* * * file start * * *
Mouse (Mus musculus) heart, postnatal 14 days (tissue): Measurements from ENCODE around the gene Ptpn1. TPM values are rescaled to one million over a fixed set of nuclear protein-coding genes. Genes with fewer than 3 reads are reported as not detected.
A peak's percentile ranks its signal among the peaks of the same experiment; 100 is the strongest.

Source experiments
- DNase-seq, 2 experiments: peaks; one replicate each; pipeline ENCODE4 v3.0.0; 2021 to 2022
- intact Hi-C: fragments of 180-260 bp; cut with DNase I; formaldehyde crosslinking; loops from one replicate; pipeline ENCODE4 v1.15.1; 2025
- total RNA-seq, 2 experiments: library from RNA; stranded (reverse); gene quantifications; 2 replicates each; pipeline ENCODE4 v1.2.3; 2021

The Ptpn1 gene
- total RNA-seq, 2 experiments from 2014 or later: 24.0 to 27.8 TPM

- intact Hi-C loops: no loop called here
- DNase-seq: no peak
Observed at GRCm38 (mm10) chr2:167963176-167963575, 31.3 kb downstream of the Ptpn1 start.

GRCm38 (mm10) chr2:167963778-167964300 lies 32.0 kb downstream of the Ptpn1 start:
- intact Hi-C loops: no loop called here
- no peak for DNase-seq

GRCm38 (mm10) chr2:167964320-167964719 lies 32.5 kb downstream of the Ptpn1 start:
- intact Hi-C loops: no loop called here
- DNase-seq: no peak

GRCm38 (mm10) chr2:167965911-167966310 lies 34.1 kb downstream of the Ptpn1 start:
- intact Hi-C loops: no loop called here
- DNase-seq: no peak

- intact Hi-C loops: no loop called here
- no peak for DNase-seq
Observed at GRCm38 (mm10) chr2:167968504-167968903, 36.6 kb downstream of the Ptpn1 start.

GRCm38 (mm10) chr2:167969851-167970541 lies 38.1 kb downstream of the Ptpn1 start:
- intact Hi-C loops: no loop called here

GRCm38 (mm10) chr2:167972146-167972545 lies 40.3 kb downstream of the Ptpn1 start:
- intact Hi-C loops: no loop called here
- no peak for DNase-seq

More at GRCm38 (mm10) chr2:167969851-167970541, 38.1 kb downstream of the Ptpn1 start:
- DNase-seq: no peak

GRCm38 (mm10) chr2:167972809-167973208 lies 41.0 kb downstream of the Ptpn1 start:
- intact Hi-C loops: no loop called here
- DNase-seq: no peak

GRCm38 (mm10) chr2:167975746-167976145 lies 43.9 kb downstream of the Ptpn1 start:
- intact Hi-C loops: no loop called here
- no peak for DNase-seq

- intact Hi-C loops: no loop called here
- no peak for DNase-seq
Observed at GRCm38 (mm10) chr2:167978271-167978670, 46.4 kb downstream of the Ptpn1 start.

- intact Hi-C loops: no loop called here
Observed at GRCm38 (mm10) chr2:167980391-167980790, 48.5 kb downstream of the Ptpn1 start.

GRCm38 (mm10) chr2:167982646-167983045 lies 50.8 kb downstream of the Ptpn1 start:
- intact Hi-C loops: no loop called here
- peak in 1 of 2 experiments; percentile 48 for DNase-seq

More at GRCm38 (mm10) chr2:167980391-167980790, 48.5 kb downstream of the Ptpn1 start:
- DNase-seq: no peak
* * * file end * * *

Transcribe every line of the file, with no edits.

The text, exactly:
Mouse (Mus musculus) heart, postnatal 14 days (tissue): Measurements from ENCODE around the gene Ptpn1. TPM values are rescaled to one million over a fixed set of nuclear protein-coding genes. Genes with fewer than 3 reads are reported as not detected.
A peak's percentile ranks its signal among the peaks of the same experiment; 100 is the strongest.

Source experiments
- DNase-seq, 2 experiments: peaks; one replicate each; pipeline ENCODE4 v3.0.0; 2021 to 2022
- intact Hi-C: fragments of 180-260 bp; cut with DNase I; formaldehyde crosslinking; loops from one replicate; pipeline ENCODE4 v1.15.1; 2025
- total RNA-seq, 2 experiments: library from RNA; stranded (reverse); gene quantifications; 2 replicates each; pipeline ENCODE4 v1.2.3; 2021

The Ptpn1 gene
- total RNA-seq, 2 experiments from 2014 or later: 24.0 to 27.8 TPM

- intact Hi-C loops: no loop called here
- DNase-seq: no peak
Observed at GRCm38 (mm10) chr2:167963176-167963575, 31.3 kb downstream of the Ptpn1 start.

GRCm38 (mm10) chr2:167963778-167964300 lies 32.0 kb downstream of the Ptpn1 start:
- intact Hi-C loops: no loop called here
- no peak for DNase-seq

GRCm38 (mm10) chr2:167964320-167964719 lies 32.5 kb downstream of the Ptpn1 start:
- intact Hi-C loops: no loop called here
- DNase-seq: no peak

GRCm38 (mm10) chr2:167965911-167966310 lies 34.1 kb downstream of the Ptpn1 start:
- intact Hi-C loops: no loop called here
- DNase-seq: no peak

- intact Hi-C loops: no loop called here
- no peak for DNase-seq
Observed at GRCm38 (mm10) chr2:167968504-167968903, 36.6 kb downstream of the Ptpn1 start.

GRCm38 (mm10) chr2:167969851-167970541 lies 38.1 kb downstream of the Ptpn1 start:
- intact Hi-C loops: no loop called here

GRCm38 (mm10) chr2:167972146-167972545 lies 40.3 kb downstream of the Ptpn1 start:
- intact Hi-C loops: no loop called here
- no peak for DNase-seq

More at GRCm38 (mm10) chr2:167969851-167970541, 38.1 kb downstream of the Ptpn1 start:
- DNase-seq: no peak

GRCm38 (mm10) chr2:167972809-167973208 lies 41.0 kb downstream of the Ptpn1 start:
- intact Hi-C loops: no loop called here
- DNase-seq: no peak

GRCm38 (mm10) chr2:167975746-167976145 lies 43.9 kb downstream of the Ptpn1 start:
- intact Hi-C loops: no loop called here
- no peak for DNase-seq

- intact Hi-C loops: no loop called here
- no peak for DNase-seq
Observed at GRCm38 (mm10) chr2:167978271-167978670, 46.4 kb downstream of the Ptpn1 start.

- intact Hi-C loops: no loop called here
Observed at GRCm38 (mm10) chr2:167980391-167980790, 48.5 kb downstream of the Ptpn1 start.

GRCm38 (mm10) chr2:167982646-167983045 lies 50.8 kb downstream of the Ptpn1 start:
- intact Hi-C loops: no loop called here
- peak in 1 of 2 experiments; percentile 48 for DNase-seq

More at GRCm38 (mm10) chr2:167980391-167980790, 48.5 kb downstream of the Ptpn1 start:
- DNase-seq: no peak